6. Go Zapcat powerboating, United Kingdom (mmm, UK could be okay);
7. Climb the outside of CN Tower, Canada (nope!);
8. Perform an Everest skydive, Nepal (I'm thinking I might like to try this - but never having skydived before could be an issue);
9. Jump the Nevis Bungy, New Zealand (no, just no!);
10. Free dive at Dean's Blue Hole, Bahamas;
11. Ride the world's steepest roller coaster, Japan ("The world’s steepest steel roller coaster opened at the Fuji-Q Highland Amusement Park in Tamanash, Japan this year" - opened this year, not sure if that's good - as in it's all new - or bad - as in it's not had much time to iron out the wrinkles!);
12. Go Zorbing, worldwide (this one strikes me as inane rather than dangerous or thrilling);
13. Go water buffalo racing, Indonesia (as you're not allowed to race only watch, that sounds fine!);
14. Run with the bulls, Spain (don't see the appeal in this one);
15. Take part in an Office Chair Race, Germany (inane again);
16. Kayak over a waterfall, United States (nope!);
17. Take a motorcycle cab ride, Thailand (nope, again, nope!);
18. Run (or limp) the Marathon des Sables, Morocco (this one and the one above are two ways to quickly terminate progress on the bucket list);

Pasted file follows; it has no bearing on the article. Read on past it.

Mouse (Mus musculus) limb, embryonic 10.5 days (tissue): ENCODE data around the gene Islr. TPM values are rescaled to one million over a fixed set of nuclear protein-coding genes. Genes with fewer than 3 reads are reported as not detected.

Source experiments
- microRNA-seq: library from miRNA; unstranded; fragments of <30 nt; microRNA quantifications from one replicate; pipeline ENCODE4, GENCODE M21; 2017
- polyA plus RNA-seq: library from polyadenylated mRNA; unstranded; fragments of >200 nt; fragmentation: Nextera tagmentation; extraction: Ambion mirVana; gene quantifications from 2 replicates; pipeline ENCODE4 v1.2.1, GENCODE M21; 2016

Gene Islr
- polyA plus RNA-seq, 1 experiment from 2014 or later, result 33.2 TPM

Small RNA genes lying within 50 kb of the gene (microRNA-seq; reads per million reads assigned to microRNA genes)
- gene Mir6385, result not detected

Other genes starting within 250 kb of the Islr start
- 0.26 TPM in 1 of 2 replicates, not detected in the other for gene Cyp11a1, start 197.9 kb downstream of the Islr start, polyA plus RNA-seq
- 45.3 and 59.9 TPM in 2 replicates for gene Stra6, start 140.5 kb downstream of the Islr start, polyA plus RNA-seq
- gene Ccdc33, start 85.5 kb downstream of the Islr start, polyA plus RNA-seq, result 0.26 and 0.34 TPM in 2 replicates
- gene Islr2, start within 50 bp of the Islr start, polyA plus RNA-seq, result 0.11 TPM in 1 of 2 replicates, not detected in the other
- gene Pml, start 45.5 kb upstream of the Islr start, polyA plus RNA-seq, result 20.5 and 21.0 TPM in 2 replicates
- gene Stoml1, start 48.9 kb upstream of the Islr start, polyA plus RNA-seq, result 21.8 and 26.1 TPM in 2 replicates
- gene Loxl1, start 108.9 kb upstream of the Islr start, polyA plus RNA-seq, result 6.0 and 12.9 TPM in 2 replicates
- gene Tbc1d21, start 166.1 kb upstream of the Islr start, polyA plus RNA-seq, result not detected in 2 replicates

19. Ride around the Nurburgring, Germany (this one sounds fun);
20. Go hot air ballooning, Turkey (again fun, but I'm not sure I'ld choose Turkey as the place to do it);
21. Go whitewater rafting, Zambia (I've heard that this is actually a lot of fun);
22. Dine in the sky, worldwide.. (Can't see the point of this one);
23. Climb Harbour Bridge, Australia (DONE this one - good fun, but it was windy up there);
24. Swim with great white sharks, South Africa (This is one I'ld like to try);
25. Ride the London Eye, United Kingdom (Another relatively safe one ... did a similar thing in Sydney);
26. Run the Wenger Patagonian Expedition Race, Chile (Sounds challenging and fun);
27. Wingsuit Fly, Switzerland (No thanks!);
28. Go ice swimming, Finland (Sounds fun!);
29. Run the Spoelana Naturist Race, Spain (no, just no);
30. Paraglide over Neuschwanstein Castle, Germany (mmm, could be fun - however when I was last there you couldn't see anything at all due to fog);
31. Play bossaball, worldwide (yer, sounds fun - bet it kills your legs);
32. Ride the world’s longest zip line, South Africa (NO, seriously NO);
33. Go cheese rolling, United Kingdom (hehehe, I'll watch thanks);
34. Hang glide, United States (#30 sounds more fun);
35. Take part in a Rickshaw Run, India (now as long as you don't have to pass through any of the major Indian cities this could be enjoyable);
36. Go sea kayaking, Antarctica (YES PLEASE ... this, I would like);
37. Go dog-sled racing, United States (this would be fun too);
38. Dive the Great Barrier Reef, Australia (probably should get around to this sometime);
39. Do the Death Drop, Zambia (NO, NO, NO, NO and DOUBLE NO!);
40. Swim in the Dead Sea, Israel (funnily enough this has never appealed to me, probably explains why in my four trips to Israel I never did it);